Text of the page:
Every single statement in the film in favor of the free market – of the aspirations of the Salvadoran people to North American living standards, of the role of the entrepreneur as a producer who brings capital into the country for its overall benefit – is articulated by the most sinister, cynical, and bloodthirsty characters in the film. Thus, solidarity with the poor comes to mean solidarity with socialist revolutionaries while the free enterprise of the North is axiomatically identified with the feudal interests of the South.
And here is where the film, and liberation theology itself, is for me the most frustrating. After all, what would the actual liberation of the poor from unjust social and economic structures mean if not a generally prosperous economy and a large middle class? And where do such societies exist if not in North America and those areas of the world that emulate its basically, though inconsistent, free-market arrangements? How is it that when Romero (correctly) opposes repression in Salvador he is cheered as a prophet by the popular culture but when a John Paul II opposes it in Sandinista Nicaragua he is characterized as a reactionary?
The real liberation of Salvador is not advanced by a romanticized view of self-identified Marxist guerrillas, or, for that matter, priests who collaborate and sympathize with them.
The film’s gaping philosophical lacuna is seen when Romero reprimands one of gun-toting priests. The priest defends himself by saying, “I’m a priest who sees Marxists and Christians struggling to liberate the same people.” The archbishop replies, “You lose God just as they have.”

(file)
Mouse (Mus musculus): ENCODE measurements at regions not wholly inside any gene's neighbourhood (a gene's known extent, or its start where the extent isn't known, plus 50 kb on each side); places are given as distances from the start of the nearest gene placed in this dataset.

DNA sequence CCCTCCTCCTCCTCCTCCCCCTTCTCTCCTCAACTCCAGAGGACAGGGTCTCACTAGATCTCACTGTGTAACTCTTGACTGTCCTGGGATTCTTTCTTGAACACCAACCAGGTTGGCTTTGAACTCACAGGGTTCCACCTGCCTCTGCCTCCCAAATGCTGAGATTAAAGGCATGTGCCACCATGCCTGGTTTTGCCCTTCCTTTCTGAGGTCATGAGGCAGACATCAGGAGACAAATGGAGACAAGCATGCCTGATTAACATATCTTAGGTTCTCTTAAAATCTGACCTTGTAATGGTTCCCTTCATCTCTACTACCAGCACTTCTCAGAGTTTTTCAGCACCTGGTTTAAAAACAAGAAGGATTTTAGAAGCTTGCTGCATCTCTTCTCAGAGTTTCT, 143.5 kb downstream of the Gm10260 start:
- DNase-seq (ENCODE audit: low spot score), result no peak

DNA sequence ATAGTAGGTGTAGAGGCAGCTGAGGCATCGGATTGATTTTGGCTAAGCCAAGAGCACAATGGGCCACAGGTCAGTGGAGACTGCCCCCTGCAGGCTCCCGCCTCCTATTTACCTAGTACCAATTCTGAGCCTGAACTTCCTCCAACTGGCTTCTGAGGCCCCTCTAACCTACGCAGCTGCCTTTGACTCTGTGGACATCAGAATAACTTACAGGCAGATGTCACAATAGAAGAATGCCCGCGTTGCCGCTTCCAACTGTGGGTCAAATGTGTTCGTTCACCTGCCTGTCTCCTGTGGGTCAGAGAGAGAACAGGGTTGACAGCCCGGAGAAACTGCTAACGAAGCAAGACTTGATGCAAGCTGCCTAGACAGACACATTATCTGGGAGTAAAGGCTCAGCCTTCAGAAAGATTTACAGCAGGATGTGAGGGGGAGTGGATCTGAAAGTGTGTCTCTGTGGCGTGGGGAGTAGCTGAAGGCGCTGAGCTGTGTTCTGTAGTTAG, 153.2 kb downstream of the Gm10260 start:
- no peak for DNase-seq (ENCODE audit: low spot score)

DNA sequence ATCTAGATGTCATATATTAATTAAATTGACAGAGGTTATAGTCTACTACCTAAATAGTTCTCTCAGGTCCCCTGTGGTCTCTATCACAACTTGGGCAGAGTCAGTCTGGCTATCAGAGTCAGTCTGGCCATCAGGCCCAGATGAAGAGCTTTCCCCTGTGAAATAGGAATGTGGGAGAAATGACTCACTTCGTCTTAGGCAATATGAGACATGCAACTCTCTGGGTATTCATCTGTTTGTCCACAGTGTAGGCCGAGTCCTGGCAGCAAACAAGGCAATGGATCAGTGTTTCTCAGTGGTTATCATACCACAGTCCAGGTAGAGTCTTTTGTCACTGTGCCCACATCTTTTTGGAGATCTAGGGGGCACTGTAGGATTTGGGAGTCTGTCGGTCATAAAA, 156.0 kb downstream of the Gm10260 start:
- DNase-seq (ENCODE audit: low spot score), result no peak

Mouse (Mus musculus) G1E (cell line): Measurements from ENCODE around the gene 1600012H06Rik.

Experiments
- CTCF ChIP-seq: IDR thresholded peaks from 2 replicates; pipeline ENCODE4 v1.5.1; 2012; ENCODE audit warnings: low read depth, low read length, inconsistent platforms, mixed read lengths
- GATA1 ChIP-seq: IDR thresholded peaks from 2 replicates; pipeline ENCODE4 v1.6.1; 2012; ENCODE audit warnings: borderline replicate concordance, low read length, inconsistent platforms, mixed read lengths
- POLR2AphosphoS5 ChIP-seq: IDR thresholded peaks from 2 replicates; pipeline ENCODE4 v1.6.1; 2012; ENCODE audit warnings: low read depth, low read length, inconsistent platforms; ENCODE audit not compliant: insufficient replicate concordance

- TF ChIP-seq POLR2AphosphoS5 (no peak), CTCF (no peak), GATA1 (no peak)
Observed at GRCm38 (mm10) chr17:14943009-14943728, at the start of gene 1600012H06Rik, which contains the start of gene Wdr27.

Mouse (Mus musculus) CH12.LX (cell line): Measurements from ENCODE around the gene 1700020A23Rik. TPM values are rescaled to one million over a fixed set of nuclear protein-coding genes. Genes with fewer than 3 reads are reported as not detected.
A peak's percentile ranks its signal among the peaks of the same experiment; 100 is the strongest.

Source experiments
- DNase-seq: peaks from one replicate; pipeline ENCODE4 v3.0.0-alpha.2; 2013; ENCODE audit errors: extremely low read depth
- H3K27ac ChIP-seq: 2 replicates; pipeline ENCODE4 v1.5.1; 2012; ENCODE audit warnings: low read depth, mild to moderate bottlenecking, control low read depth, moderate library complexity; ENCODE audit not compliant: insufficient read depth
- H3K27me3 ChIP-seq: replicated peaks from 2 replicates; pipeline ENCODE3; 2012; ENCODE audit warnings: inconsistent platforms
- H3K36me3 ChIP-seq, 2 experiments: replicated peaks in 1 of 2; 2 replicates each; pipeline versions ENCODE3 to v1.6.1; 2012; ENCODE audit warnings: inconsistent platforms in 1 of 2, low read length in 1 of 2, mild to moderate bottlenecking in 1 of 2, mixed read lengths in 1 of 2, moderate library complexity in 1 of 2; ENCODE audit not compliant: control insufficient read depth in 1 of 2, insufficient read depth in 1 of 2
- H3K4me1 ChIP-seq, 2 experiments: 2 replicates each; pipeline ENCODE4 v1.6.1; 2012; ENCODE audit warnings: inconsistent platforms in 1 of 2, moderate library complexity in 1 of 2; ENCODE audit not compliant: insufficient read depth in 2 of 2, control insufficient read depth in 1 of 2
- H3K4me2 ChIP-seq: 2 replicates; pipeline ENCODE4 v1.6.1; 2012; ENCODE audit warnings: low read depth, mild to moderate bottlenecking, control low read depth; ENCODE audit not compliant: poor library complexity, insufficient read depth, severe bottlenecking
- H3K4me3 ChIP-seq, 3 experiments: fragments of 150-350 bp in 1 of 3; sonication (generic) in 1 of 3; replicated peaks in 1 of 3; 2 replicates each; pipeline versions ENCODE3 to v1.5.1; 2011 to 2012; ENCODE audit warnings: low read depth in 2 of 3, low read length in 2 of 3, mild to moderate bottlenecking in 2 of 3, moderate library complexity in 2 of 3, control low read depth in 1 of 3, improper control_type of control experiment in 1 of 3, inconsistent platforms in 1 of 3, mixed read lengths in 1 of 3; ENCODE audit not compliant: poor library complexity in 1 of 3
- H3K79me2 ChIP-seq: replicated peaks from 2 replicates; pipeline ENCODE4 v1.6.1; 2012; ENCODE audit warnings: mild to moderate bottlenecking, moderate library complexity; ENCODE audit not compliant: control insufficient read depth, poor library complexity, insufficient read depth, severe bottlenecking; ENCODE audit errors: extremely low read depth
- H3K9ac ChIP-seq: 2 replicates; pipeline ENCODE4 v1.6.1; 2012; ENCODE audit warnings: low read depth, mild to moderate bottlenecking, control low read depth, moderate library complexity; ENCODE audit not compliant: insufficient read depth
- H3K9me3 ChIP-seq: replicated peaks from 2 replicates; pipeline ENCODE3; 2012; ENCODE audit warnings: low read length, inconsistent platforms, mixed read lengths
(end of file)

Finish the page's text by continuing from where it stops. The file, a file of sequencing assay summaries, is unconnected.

My concern here is not the use of violence per se in response to longstanding oppression. Such force can be a moral imperative under certain circumstances and with specific preconditions. No, my problem is much less with the tactic than with where groups like the FMLN want to take Salvador. Marxists haven’t lost God because they use violence to liberate people, but because they use violence to enslave people.
Art should point beyond itself to broaden the viewer’s perspective While Romero may succeed at this, to some extent, in its portrayal of the archbishop himself, it fails to enlarge our view of the situation in Salvador. It fails with regard to Salvador precisely because it oversimplifies the ideological war being raged there even while it provides a compelling, indeed vivid, view of its physical dimensions. The problems of Latin America in general and Salvador in particular, where religion, economics, and politics (ecclesiastical and secular) collide into each other like cars in a Boston roundabout, will not, I’m afraid, be rendered any more comprehensible by the appearance of Romero.
Father Kieser is a quintessential Paulist in his commitment to confronting the popular culture on its own turf and in its own idiom with the challenge of the gospel. He inspires me to emulate that commitment, though I think I’ll do it with a different understanding of politics and economics than that indicated in Romero.